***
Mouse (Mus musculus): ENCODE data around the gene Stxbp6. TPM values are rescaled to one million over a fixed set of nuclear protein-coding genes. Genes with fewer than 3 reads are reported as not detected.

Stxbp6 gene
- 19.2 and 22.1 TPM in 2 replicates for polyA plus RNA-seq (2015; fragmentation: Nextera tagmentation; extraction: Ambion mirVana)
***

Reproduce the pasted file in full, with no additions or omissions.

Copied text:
Mouse (Mus musculus): ENCODE data around the gene Stxbp6. TPM values are rescaled to one million over a fixed set of nuclear protein-coding genes. Genes with fewer than 3 reads are reported as not detected.

Stxbp6 gene
- 19.2 and 22.1 TPM in 2 replicates for polyA plus RNA-seq (2015; fragmentation: Nextera tagmentation; extraction: Ambion mirVana)